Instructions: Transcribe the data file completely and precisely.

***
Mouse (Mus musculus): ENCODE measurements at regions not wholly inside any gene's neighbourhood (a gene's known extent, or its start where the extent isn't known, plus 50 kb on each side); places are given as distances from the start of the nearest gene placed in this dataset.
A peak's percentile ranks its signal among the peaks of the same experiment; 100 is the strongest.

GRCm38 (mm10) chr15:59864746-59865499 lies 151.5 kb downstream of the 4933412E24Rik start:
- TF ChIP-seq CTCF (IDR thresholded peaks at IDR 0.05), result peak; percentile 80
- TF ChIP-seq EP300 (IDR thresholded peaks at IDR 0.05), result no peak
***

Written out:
Mouse (Mus musculus): ENCODE measurements at regions not wholly inside any gene's neighbourhood (a gene's known extent, or its start where the extent isn't known, plus 50 kb on each side); places are given as distances from the start of the nearest gene placed in this dataset.
A peak's percentile ranks its signal among the peaks of the same experiment; 100 is the strongest.

GRCm38 (mm10) chr15:59864746-59865499 lies 151.5 kb downstream of the 4933412E24Rik start:
- TF ChIP-seq CTCF (IDR thresholded peaks at IDR 0.05), result peak; percentile 80
- TF ChIP-seq EP300 (IDR thresholded peaks at IDR 0.05), result no peak